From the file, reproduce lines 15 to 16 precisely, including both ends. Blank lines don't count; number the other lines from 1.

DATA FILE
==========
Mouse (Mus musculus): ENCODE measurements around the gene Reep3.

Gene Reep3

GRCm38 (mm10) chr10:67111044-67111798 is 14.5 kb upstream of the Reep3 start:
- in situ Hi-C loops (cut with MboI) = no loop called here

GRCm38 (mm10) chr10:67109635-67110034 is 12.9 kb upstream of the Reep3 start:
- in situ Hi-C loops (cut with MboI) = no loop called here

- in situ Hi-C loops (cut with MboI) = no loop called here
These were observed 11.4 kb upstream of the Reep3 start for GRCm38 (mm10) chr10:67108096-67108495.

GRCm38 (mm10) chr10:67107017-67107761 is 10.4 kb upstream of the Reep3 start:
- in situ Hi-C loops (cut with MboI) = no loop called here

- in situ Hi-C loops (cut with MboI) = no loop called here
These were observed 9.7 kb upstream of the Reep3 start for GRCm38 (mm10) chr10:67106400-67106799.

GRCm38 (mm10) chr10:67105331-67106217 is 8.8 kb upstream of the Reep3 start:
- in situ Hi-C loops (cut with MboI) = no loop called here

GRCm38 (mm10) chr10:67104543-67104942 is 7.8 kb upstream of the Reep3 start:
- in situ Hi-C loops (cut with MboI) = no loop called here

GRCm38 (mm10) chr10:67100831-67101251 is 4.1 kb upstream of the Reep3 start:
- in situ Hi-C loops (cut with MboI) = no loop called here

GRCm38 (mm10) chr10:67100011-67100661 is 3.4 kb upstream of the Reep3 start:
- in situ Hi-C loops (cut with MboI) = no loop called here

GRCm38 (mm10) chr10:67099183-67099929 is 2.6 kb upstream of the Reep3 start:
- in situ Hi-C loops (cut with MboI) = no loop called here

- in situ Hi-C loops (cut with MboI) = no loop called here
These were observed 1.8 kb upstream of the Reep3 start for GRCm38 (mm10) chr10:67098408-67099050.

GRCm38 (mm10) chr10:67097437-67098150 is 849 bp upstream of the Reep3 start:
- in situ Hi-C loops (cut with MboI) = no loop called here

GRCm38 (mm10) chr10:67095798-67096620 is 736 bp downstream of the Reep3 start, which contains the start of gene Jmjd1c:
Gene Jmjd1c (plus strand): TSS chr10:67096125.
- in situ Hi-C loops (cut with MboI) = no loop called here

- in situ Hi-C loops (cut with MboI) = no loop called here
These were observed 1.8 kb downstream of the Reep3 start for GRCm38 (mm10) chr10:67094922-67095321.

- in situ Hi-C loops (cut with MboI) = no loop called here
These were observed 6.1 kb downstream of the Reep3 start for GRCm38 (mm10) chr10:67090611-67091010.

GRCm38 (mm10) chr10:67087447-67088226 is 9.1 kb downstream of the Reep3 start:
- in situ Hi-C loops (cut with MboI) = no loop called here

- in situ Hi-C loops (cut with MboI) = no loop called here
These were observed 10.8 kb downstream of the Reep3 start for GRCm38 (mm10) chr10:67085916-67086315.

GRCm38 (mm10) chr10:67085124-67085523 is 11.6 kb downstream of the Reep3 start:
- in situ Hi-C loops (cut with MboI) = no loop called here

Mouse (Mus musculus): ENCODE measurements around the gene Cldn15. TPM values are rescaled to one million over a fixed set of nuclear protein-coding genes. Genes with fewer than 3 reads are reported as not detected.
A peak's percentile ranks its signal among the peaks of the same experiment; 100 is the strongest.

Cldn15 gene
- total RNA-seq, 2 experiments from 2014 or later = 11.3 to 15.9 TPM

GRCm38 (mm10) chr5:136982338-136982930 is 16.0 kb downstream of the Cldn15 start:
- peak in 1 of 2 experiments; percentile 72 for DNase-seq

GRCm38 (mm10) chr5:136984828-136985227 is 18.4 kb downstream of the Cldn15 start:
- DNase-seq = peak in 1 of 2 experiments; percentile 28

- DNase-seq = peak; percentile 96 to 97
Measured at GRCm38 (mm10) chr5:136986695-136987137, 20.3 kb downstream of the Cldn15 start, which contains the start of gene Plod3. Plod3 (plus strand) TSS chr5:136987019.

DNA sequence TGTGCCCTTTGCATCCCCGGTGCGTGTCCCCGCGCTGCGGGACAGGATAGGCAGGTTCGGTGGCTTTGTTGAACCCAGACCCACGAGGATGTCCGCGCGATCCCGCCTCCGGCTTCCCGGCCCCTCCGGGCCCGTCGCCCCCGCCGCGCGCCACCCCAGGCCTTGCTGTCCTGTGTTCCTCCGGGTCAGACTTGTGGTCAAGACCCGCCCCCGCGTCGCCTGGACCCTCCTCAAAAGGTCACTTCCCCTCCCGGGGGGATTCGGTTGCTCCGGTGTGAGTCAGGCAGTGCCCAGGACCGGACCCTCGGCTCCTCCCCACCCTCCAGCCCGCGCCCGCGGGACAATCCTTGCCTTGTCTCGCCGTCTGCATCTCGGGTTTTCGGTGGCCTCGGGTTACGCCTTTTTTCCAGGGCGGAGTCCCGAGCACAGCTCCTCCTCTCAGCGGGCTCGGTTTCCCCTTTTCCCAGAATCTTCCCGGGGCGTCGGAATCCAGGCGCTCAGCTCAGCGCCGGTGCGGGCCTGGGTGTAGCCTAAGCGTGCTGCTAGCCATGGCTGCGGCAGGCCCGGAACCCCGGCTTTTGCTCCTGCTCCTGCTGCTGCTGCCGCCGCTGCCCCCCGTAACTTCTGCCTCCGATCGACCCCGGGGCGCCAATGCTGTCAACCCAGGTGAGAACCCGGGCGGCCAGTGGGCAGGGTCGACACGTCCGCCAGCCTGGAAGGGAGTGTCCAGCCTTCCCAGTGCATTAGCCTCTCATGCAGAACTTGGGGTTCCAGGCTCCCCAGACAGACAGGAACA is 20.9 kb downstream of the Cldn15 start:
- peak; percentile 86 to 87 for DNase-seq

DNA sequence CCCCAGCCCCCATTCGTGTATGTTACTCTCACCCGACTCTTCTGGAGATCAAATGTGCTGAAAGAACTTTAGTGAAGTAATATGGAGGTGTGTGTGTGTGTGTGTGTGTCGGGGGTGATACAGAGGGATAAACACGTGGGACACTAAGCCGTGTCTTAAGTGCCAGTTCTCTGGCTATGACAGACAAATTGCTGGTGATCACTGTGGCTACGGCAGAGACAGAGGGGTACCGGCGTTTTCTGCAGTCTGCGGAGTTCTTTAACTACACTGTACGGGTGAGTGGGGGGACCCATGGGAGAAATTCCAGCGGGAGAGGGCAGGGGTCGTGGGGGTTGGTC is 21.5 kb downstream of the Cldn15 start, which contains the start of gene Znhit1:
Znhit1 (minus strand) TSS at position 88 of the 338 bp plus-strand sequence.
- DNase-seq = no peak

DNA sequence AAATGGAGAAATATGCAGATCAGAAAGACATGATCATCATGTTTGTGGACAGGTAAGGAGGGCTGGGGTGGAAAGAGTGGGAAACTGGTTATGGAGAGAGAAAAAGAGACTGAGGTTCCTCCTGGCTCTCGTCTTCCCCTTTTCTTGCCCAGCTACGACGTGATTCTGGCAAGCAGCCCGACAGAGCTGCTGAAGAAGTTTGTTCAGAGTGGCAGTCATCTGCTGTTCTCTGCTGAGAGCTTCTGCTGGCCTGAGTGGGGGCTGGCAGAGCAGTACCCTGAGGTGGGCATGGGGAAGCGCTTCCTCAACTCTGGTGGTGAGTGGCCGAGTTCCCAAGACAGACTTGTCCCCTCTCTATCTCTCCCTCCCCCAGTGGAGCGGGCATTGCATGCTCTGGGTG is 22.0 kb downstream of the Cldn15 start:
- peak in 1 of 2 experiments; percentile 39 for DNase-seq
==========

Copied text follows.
GRCm38 (mm10) chr10:67104543-67104942 is 7.8 kb upstream of the Reep3 start:
- in situ Hi-C loops (cut with MboI) = no loop called here